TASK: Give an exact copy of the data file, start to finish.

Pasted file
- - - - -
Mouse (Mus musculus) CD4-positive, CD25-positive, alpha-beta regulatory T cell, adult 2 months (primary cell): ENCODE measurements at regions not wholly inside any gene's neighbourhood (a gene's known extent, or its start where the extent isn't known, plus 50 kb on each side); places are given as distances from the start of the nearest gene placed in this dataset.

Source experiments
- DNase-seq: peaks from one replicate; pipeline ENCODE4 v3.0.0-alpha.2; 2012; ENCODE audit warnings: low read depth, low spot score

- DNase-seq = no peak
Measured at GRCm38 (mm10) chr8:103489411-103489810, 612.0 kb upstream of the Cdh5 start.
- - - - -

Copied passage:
Mouse (Mus musculus) CD4-positive, CD25-positive, alpha-beta regulatory T cell, adult 2 months (primary cell): ENCODE measurements at regions not wholly inside any gene's neighbourhood (a gene's known extent, or its start where the extent isn't known, plus 50 kb on each side); places are given as distances from the start of the nearest gene placed in this dataset.

Source experiments
- DNase-seq: peaks from one replicate; pipeline ENCODE4 v3.0.0-alpha.2; 2012; ENCODE audit warnings: low read depth, low spot score

- DNase-seq = no peak
Measured at GRCm38 (mm10) chr8:103489411-103489810, 612.0 kb upstream of the Cdh5 start.